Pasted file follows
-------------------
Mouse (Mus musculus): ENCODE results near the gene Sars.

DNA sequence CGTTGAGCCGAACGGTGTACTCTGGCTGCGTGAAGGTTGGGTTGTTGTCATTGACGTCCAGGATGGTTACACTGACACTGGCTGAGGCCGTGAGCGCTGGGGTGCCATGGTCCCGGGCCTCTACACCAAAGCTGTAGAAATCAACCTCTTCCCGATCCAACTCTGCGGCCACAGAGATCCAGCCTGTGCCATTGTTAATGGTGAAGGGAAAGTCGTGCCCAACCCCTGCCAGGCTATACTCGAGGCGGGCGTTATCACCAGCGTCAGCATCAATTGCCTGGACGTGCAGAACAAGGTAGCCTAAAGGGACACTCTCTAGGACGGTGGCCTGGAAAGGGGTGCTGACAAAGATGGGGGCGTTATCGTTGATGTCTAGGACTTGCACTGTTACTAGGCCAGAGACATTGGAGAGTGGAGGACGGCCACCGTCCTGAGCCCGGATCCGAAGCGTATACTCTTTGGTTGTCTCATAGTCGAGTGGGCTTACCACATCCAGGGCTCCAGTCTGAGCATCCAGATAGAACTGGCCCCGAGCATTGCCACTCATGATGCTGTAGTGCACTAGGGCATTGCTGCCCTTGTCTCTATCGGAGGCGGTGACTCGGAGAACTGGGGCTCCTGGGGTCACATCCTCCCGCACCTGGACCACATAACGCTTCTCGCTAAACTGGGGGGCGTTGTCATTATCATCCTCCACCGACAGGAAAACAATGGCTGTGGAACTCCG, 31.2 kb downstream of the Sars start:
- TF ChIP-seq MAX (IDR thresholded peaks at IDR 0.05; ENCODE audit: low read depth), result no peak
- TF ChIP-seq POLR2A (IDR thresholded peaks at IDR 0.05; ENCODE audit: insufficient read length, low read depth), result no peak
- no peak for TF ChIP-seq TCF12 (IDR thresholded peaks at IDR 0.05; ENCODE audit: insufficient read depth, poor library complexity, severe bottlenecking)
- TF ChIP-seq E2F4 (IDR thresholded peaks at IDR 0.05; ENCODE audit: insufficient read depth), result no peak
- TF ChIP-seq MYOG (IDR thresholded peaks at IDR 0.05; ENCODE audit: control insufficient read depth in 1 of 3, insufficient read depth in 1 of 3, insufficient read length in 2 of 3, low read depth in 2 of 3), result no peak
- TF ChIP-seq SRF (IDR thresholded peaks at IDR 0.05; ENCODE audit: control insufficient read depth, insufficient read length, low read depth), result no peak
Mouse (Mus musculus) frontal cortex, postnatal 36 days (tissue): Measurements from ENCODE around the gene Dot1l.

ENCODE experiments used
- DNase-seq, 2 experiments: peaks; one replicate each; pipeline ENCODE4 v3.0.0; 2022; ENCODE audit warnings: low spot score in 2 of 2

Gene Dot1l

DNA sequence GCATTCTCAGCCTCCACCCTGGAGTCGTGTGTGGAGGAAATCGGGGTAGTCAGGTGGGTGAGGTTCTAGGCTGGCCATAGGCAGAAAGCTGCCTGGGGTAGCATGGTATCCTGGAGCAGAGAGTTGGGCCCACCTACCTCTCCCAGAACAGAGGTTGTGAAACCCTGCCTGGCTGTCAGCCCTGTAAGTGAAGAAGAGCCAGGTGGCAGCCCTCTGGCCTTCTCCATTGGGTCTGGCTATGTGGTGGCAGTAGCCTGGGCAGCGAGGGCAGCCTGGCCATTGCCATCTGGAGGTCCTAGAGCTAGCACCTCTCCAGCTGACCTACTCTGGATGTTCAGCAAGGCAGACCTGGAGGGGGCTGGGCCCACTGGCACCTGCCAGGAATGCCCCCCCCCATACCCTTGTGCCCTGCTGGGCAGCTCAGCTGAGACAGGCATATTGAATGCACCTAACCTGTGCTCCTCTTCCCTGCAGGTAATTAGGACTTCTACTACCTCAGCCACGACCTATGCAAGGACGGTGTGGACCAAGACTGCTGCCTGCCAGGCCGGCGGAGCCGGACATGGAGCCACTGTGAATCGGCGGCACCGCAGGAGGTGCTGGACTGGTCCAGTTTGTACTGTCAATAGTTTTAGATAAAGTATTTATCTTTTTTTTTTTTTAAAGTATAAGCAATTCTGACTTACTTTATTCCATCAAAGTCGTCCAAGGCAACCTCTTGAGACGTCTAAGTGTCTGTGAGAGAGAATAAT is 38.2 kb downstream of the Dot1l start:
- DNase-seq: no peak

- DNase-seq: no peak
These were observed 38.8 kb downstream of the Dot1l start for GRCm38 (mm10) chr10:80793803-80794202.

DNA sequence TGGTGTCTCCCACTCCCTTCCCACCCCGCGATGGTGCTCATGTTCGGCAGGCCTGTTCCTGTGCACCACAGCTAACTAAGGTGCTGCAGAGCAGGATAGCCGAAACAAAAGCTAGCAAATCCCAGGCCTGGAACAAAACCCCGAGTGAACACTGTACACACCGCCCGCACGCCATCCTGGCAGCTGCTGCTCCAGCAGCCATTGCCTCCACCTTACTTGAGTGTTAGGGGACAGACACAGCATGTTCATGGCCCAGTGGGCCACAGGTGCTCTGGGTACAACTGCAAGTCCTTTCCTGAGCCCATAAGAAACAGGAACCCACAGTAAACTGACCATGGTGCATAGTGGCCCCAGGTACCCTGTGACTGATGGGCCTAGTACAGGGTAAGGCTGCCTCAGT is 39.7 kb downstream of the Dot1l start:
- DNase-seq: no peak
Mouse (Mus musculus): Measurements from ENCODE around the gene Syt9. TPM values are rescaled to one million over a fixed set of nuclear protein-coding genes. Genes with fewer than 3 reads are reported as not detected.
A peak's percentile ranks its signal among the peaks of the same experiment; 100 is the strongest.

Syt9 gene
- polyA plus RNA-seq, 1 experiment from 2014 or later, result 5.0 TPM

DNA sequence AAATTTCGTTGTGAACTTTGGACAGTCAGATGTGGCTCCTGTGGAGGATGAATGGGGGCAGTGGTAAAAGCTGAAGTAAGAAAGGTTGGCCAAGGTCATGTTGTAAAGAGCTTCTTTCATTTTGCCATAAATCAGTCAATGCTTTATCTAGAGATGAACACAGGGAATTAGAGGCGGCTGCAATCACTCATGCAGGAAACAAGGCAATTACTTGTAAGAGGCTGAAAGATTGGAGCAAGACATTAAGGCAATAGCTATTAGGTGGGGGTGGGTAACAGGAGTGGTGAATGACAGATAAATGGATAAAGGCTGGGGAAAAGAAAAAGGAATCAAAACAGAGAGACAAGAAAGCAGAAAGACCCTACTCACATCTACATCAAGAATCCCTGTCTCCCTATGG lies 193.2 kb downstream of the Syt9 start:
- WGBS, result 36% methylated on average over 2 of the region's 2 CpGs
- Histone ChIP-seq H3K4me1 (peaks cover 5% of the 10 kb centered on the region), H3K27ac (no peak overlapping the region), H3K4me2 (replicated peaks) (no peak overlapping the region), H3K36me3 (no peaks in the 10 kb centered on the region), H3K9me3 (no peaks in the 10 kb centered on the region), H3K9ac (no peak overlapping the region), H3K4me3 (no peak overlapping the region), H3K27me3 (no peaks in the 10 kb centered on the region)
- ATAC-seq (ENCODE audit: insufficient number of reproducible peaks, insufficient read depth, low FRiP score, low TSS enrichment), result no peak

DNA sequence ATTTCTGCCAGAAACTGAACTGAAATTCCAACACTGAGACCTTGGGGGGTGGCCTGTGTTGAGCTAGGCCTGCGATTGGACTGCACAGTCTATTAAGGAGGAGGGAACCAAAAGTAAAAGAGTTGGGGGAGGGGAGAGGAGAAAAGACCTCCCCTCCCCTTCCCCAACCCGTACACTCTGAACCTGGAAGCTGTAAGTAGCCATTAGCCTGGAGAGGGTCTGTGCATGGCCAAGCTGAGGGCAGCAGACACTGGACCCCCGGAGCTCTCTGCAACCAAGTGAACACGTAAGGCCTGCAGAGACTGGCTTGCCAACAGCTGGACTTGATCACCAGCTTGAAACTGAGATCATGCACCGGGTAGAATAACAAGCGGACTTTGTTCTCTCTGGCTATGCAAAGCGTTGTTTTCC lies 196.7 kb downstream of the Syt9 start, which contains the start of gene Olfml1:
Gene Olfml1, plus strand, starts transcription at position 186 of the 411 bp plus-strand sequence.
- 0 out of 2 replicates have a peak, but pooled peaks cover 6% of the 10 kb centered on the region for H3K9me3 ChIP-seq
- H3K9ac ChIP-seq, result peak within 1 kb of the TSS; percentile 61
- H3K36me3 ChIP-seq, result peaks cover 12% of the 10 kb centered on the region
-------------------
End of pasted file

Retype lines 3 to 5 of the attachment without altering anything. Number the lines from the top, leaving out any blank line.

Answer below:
- TF ChIP-seq MAX (IDR thresholded peaks at IDR 0.05; ENCODE audit: low read depth), result no peak
- TF ChIP-seq POLR2A (IDR thresholded peaks at IDR 0.05; ENCODE audit: insufficient read length, low read depth), result no peak
- no peak for TF ChIP-seq TCF12 (IDR thresholded peaks at IDR 0.05; ENCODE audit: insufficient read depth, poor library complexity, severe bottlenecking)